A century ago, in 1911 and 1913, Plummer and then Reynolds introduced their models to describe the radial distribution of stars in "nebulae." This article reviews the progress since then, providing both an historical perspective and a contemporary review of the stellar structure of bulges, disks, and elliptical galaxies. The quantification of galaxy nuclei, such as central mass deficits and excess nuclear light, plus, briefly, the structure of dark matter halos and cD galaxy envelopes, are discussed. Issues pertaining to spiral galaxies including dust, bulge-to-disk ratios, bulgeless galaxies, bars, and the identification of pseudobulges are also reviewed. An array of modern scaling relations involving sizes, luminosities, surface brightnesses, and stellar concentrations are presented, many of which are shown to be curved. These "redshift zero" relations not only quantify the behavior and nature of galaxies in the Universe today but are the modern benchmark for evolutionary studies of galaxies, whether based on observations, N-body simulations, or semi-analytical modeling. For example, it is shown that some of the recently discovered compact elliptical galaxies at 1. 5 < z < 2. 5 may be the bulges of modern disk galaxies.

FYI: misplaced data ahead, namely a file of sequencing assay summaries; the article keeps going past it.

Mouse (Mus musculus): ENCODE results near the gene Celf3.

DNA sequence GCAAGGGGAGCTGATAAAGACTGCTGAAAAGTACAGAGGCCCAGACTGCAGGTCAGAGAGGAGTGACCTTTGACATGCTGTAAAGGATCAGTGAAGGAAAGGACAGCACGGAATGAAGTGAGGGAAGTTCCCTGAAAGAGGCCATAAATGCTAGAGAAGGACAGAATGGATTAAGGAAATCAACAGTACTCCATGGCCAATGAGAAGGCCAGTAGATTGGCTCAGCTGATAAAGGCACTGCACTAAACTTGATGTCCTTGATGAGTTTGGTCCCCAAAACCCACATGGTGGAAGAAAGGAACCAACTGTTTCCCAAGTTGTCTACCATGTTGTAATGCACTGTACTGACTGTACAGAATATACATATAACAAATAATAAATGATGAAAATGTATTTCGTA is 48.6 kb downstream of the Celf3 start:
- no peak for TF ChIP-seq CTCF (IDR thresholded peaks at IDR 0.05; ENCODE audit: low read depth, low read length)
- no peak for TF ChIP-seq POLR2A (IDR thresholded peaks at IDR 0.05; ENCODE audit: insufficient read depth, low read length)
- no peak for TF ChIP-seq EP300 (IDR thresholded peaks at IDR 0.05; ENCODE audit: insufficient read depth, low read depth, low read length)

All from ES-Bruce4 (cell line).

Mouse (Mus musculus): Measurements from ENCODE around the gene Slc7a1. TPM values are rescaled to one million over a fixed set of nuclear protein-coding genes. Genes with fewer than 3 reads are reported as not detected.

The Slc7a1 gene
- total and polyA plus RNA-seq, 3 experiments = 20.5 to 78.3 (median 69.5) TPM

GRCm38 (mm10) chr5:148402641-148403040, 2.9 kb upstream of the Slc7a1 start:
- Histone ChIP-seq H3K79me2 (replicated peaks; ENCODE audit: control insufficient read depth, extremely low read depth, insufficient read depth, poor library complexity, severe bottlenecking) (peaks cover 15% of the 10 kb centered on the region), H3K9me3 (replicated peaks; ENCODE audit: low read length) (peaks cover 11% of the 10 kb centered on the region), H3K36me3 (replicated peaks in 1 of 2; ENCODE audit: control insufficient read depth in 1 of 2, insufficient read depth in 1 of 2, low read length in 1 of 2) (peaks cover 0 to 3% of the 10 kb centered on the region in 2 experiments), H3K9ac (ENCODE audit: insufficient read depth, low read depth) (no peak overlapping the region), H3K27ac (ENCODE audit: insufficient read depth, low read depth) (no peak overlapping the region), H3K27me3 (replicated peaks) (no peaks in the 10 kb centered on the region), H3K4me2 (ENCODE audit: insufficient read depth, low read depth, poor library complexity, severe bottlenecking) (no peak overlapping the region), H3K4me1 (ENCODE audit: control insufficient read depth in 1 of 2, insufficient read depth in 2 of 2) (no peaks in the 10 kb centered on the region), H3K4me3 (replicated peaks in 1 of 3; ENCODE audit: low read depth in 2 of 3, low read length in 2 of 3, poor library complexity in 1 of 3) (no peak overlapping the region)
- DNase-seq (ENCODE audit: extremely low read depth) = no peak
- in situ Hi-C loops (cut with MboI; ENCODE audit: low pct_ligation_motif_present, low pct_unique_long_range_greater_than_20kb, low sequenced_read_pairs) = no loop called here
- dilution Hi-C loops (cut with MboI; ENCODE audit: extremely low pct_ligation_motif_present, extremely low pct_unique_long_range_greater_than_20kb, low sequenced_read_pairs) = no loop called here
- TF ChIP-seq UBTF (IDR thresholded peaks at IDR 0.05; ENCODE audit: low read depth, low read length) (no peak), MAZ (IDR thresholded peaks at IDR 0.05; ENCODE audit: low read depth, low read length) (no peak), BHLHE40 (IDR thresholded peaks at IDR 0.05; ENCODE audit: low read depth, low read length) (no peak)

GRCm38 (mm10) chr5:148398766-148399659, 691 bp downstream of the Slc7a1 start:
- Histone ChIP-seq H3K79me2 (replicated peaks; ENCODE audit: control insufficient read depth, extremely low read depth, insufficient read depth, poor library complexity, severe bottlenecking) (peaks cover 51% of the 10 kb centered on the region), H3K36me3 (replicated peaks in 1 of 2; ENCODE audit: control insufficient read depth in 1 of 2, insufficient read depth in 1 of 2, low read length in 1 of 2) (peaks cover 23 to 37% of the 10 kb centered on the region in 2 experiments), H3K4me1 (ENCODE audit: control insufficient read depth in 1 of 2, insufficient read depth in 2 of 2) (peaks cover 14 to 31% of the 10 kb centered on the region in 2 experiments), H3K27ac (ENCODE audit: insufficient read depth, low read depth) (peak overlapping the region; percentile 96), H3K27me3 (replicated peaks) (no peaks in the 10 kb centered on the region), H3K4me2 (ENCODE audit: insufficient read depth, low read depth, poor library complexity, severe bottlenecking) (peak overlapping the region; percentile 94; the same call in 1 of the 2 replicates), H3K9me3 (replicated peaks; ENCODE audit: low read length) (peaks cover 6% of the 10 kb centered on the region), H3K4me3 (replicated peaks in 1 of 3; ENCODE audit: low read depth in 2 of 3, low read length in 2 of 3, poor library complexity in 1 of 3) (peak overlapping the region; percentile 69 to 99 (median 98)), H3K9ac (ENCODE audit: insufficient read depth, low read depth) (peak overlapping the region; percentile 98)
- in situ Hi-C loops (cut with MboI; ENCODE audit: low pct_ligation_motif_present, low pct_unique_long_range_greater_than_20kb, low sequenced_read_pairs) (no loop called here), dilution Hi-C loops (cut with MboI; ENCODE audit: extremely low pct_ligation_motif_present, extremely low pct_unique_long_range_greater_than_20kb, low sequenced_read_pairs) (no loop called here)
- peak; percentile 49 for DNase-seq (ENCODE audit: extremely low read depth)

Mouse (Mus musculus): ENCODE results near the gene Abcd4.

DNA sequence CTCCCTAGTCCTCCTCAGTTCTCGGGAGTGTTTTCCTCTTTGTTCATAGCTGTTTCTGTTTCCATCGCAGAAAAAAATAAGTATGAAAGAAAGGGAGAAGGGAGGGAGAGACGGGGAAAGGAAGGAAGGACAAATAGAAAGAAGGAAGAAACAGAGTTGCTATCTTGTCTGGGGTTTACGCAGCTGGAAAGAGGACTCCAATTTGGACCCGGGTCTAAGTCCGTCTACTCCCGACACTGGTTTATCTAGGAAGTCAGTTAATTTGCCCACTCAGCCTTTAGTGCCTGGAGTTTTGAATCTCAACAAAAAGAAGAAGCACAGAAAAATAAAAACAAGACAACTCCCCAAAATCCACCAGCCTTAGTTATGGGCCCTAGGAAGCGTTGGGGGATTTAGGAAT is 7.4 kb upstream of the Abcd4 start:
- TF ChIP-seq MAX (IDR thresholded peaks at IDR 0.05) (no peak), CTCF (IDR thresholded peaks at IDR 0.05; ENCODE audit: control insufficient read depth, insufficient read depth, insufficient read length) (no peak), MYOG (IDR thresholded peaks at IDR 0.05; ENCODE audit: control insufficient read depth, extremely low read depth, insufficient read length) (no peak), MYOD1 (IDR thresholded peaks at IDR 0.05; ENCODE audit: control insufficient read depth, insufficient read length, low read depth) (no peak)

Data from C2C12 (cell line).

Planets, Stars and Stellar Systems. Volume 6: Extragalactic Astronomy and Cosmology
- Pub Date:
- Astrophysics - Cosmology and Nongalactic Astrophysics
- Condensed version (due to Contract) of an invited review article to appear in "Planets, Stars and Stellar Systems"(www.springer.com/astronomy/book/978-90-481-8818-5). 500+ references incl. many somewhat forgotten, pioneer papers. Original submission to Springer: 07-June-2011